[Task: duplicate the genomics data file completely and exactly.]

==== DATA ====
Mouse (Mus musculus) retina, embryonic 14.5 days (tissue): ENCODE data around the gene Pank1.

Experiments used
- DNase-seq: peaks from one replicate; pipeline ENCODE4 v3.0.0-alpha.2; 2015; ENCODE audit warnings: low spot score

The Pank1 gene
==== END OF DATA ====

Mouse (Mus musculus) retina, embryonic 14.5 days (tissue): ENCODE data around the gene Pank1.

Experiments used
- DNase-seq: peaks from one replicate; pipeline ENCODE4 v3.0.0-alpha.2; 2015; ENCODE audit warnings: low spot score

The Pank1 gene